The overall pain intensity reported by participants was mild (2.0 on 0 to 10 scale), which was lower than previous reports of overall pain intensity in adult patients (4.5 on 0 to 9 scale) who completed daily diaries at home (49) when they participated in the Pain in Sickle Cell Epidemiology (PiSCES). It is interesting to note that one of the most commonly reported symptoms was feeling tired and, yet the mean sleep score was 8.1 (0=did not sleep at all to 10=slept a lot). The feeling of being tired was accompanied by yellowing of the eyes, paleness, general weakness, and irritability. It is therefore possible that some participants may have low steady state hemoglobin that may explain the feeling of being tired. Because the pain intensity ratings were mild and ibuprofen was the pain medication reported, the feeling of being tired was not likely related to narcotic administration. Participants were specifically invited by the Sickle Cell Disease Foundation of California (SCDFC), a community based organization. Therefore, the pain and symptoms experiences may be different from a normative sample, and may not be representative of children and adolescents with SCD who have more or less frequent pain episodes at home and/or who were routinely receiving follow-up services in comprehensive medical centers.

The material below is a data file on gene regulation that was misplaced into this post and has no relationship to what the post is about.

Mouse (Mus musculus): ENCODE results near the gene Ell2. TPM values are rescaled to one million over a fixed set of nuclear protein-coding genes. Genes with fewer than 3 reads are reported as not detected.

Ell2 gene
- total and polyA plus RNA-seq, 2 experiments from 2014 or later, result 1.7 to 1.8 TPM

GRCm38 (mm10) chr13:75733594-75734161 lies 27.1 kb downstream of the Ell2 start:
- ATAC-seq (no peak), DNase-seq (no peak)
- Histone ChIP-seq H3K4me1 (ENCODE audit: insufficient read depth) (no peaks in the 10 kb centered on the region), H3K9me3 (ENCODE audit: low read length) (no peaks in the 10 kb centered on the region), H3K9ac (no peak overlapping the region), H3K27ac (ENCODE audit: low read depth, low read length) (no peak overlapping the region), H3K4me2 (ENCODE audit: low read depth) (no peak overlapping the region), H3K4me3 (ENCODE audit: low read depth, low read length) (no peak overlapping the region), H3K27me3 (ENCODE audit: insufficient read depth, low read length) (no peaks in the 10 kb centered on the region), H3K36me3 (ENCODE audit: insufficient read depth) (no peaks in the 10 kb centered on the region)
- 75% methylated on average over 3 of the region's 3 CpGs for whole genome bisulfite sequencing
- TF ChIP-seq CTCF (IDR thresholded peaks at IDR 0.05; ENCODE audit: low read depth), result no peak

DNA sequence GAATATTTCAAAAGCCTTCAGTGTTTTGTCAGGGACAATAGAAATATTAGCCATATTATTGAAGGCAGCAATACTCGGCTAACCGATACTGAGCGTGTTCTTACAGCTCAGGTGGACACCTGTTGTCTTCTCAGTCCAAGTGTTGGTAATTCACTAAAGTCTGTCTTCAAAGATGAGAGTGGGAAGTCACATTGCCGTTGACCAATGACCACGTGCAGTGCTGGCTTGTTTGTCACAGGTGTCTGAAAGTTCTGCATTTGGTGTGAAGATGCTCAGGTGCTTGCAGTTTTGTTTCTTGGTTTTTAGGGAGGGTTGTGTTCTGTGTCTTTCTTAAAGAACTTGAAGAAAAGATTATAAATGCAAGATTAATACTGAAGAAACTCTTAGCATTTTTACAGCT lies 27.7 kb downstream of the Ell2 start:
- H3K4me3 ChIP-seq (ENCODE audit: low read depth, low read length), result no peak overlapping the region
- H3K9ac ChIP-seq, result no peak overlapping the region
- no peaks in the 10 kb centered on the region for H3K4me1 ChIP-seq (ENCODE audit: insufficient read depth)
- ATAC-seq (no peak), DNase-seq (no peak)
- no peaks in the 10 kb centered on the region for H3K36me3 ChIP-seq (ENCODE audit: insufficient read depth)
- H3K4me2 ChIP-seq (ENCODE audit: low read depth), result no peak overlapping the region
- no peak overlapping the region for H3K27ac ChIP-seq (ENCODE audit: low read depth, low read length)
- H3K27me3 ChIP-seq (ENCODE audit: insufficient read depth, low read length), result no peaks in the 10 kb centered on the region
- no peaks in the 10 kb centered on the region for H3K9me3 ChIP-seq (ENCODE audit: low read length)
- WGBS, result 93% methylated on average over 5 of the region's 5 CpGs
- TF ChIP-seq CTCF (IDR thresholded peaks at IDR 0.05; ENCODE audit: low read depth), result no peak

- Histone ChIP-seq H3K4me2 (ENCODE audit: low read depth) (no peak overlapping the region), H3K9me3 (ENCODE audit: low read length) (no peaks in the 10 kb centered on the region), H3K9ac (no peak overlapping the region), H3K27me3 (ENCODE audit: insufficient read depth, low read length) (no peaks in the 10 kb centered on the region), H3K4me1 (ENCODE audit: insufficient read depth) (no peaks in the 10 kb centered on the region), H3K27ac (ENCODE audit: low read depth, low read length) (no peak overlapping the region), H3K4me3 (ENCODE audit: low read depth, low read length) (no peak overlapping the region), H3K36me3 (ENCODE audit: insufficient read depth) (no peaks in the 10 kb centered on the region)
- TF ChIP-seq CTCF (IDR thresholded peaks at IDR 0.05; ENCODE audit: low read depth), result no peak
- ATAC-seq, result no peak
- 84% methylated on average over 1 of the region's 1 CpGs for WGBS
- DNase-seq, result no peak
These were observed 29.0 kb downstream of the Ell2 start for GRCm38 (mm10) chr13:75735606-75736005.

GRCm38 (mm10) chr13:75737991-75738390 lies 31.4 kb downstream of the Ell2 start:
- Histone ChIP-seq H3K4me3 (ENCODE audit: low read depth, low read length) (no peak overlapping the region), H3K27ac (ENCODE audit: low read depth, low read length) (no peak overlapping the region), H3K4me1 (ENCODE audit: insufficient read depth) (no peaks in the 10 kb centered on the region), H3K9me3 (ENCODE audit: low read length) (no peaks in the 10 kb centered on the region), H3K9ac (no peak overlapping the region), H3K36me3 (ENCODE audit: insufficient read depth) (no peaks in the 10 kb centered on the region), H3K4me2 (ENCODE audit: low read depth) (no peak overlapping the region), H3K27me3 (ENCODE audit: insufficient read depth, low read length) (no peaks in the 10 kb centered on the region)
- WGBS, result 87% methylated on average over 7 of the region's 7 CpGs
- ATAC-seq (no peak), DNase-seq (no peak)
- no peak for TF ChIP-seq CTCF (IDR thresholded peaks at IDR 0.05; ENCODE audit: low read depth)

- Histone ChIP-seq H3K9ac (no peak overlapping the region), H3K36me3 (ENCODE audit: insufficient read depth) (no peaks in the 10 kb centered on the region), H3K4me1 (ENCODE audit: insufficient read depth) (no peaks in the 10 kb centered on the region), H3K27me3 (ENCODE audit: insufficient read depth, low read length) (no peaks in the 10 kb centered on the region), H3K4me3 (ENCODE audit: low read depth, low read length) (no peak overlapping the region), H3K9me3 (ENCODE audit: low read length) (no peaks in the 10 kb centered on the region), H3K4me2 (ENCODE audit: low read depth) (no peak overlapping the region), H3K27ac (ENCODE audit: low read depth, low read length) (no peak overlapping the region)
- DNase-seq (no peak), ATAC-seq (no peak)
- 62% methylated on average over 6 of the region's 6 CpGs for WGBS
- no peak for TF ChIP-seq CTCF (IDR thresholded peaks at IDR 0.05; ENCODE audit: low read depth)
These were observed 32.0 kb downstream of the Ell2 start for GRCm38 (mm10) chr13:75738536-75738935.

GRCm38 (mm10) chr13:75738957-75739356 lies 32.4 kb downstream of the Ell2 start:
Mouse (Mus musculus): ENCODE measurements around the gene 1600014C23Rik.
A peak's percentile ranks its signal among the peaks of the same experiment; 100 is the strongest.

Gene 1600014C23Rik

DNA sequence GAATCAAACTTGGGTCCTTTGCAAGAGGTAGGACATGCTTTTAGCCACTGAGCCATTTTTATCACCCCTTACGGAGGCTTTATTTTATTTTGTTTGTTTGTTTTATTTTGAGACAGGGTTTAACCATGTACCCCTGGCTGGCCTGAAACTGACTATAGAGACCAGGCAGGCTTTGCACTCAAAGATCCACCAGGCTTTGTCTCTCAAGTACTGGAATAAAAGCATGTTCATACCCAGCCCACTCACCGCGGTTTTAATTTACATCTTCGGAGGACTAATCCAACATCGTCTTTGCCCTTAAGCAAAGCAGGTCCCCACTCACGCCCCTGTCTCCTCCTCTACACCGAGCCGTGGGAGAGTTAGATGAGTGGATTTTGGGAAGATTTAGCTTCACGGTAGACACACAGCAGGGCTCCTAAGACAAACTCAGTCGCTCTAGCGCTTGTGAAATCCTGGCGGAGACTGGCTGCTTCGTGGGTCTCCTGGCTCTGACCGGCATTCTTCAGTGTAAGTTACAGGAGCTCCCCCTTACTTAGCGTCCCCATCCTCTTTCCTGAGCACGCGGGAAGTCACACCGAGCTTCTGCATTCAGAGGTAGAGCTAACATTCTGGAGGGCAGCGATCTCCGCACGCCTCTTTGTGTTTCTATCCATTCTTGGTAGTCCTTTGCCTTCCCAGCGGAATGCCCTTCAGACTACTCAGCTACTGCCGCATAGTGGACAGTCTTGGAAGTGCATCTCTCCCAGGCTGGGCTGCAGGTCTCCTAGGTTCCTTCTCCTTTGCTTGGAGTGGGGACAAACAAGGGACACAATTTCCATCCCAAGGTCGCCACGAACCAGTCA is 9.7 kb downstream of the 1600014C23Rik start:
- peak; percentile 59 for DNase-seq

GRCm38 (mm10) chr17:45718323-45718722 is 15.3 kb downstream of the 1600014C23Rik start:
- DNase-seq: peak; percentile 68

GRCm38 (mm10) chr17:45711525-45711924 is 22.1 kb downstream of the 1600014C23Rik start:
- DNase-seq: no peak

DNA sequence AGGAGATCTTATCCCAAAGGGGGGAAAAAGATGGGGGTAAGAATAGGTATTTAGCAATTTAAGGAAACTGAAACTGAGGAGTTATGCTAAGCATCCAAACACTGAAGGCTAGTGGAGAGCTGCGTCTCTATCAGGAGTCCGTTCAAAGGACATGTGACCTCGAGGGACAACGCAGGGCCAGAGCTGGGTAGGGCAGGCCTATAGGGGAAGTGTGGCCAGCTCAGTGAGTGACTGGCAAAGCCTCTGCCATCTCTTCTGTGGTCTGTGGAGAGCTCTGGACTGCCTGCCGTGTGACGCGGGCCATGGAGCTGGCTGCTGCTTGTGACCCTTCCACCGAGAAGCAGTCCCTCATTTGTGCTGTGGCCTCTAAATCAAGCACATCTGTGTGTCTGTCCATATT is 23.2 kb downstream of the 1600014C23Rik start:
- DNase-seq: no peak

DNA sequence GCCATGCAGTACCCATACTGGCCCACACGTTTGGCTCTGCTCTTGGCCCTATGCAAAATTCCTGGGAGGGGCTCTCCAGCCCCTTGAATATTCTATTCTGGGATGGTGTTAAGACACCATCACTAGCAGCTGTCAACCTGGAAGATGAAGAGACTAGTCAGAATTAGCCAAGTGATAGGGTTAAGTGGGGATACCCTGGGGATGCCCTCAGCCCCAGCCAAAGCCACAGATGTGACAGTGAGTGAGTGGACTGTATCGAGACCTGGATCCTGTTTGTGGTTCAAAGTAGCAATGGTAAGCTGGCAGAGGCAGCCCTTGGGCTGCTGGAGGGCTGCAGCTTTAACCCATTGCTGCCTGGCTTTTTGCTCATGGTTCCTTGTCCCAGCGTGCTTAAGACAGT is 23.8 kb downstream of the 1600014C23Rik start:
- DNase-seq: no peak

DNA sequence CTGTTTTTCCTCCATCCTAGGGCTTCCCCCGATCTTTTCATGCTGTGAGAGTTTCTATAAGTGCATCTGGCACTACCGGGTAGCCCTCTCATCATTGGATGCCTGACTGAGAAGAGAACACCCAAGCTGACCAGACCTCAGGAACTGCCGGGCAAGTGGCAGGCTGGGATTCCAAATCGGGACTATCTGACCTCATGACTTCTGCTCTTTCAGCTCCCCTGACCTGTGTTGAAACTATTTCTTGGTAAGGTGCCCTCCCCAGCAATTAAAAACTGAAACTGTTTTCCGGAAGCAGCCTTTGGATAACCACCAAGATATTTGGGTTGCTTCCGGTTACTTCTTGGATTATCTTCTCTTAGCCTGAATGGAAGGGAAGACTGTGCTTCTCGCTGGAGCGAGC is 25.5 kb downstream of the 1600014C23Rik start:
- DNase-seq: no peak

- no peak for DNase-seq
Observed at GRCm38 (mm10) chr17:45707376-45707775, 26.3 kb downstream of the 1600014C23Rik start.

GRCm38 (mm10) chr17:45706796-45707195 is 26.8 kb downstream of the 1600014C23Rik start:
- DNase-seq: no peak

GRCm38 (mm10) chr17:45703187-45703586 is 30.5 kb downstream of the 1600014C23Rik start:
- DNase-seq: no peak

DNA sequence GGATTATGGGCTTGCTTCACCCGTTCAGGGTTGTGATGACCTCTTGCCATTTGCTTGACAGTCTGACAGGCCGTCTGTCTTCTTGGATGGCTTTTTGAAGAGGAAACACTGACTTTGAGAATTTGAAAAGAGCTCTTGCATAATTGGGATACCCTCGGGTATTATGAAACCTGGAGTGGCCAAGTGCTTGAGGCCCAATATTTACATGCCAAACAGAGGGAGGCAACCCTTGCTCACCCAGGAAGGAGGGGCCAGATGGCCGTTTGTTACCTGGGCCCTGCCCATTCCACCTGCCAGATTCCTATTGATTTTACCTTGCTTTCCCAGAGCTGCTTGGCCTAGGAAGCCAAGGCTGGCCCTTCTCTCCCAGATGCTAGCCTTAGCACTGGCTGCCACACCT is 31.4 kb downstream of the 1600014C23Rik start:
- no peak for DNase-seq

To our knowledge, the web-based e-Diary was currently the only one available for children and adolescents with SCD that includes measures of the multiple dimensions of pain (i.e. intensity, location, quality descriptors for affective, evaluative, sensory, and temporal dimensions). A unique feature of the web-based e-Diary was that it included items specific to sickle cell disease, such as symptoms that may potentially trigger pain episodes (21, 34), and pain medications that were not typically included in previously reported e-Diaries (5, 7). Previous studies of e-Diaries utilized the Children’s Symptom Inventory (CSI), with 35 symptoms. Some of these symptoms were not applicable to SCD, and items that were highly relevant to SCD, such as pain with urination, and pain in the genitals were not included in the CSI (6, 7, 35).